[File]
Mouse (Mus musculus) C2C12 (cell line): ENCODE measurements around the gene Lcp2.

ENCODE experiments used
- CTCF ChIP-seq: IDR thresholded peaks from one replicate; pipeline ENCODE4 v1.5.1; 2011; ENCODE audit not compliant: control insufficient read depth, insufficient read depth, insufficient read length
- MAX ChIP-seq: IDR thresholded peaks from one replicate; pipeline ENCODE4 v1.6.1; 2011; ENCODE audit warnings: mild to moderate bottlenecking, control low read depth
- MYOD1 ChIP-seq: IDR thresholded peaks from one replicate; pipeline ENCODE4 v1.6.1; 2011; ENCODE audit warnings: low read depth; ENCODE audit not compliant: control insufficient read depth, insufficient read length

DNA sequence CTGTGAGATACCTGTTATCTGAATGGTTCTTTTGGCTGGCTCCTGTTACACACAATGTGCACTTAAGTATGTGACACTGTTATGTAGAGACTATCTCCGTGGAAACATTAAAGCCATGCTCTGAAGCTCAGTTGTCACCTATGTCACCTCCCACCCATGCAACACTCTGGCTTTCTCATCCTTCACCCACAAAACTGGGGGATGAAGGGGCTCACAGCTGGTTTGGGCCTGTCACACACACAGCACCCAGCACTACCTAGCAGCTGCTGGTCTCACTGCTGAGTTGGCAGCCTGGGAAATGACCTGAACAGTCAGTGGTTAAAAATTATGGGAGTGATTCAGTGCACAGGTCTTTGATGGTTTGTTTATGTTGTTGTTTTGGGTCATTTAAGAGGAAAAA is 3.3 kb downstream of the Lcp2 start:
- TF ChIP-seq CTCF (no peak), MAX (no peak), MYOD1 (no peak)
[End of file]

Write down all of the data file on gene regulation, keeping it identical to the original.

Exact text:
Mouse (Mus musculus) C2C12 (cell line): ENCODE measurements around the gene Lcp2.

ENCODE experiments used
- CTCF ChIP-seq: IDR thresholded peaks from one replicate; pipeline ENCODE4 v1.5.1; 2011; ENCODE audit not compliant: control insufficient read depth, insufficient read depth, insufficient read length
- MAX ChIP-seq: IDR thresholded peaks from one replicate; pipeline ENCODE4 v1.6.1; 2011; ENCODE audit warnings: mild to moderate bottlenecking, control low read depth
- MYOD1 ChIP-seq: IDR thresholded peaks from one replicate; pipeline ENCODE4 v1.6.1; 2011; ENCODE audit warnings: low read depth; ENCODE audit not compliant: control insufficient read depth, insufficient read length

DNA sequence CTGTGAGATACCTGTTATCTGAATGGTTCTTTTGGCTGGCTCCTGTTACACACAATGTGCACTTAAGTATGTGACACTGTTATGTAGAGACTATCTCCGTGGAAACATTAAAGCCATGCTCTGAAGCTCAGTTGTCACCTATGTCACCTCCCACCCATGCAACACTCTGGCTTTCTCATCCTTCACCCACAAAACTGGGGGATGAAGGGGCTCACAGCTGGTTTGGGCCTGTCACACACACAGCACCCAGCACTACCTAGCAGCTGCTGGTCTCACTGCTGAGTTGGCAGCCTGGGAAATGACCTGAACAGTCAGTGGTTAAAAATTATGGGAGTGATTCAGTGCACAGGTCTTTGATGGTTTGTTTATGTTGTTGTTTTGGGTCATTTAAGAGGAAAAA is 3.3 kb downstream of the Lcp2 start:
- TF ChIP-seq CTCF (no peak), MAX (no peak), MYOD1 (no peak)